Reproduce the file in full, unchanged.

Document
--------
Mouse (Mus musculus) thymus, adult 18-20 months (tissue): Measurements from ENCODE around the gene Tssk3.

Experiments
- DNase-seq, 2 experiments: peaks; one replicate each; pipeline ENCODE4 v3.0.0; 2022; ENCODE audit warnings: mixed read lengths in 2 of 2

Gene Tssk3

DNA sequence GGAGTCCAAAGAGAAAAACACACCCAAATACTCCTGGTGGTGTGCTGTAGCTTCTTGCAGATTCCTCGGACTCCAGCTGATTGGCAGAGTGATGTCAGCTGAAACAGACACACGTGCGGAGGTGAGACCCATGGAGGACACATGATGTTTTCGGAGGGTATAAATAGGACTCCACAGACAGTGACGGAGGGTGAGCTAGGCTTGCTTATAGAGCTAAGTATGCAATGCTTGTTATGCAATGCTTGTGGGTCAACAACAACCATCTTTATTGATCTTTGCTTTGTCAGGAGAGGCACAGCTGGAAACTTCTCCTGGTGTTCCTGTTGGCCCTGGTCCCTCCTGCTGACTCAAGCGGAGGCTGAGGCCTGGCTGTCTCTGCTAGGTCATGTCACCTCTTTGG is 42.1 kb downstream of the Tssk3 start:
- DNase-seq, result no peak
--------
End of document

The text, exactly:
Mouse (Mus musculus) thymus, adult 18-20 months (tissue): Measurements from ENCODE around the gene Tssk3.

Experiments
- DNase-seq, 2 experiments: peaks; one replicate each; pipeline ENCODE4 v3.0.0; 2022; ENCODE audit warnings: mixed read lengths in 2 of 2

Gene Tssk3

DNA sequence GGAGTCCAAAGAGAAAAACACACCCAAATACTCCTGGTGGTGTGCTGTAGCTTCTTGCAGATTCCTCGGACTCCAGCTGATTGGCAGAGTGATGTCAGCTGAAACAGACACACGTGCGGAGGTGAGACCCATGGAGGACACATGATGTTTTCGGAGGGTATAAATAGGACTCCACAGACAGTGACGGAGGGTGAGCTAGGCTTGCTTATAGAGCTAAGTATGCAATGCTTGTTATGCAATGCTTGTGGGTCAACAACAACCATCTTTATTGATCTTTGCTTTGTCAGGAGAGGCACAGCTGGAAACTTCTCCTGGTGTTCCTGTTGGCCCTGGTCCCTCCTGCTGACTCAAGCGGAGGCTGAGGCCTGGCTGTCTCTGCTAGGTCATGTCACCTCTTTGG is 42.1 kb downstream of the Tssk3 start:
- DNase-seq, result no peak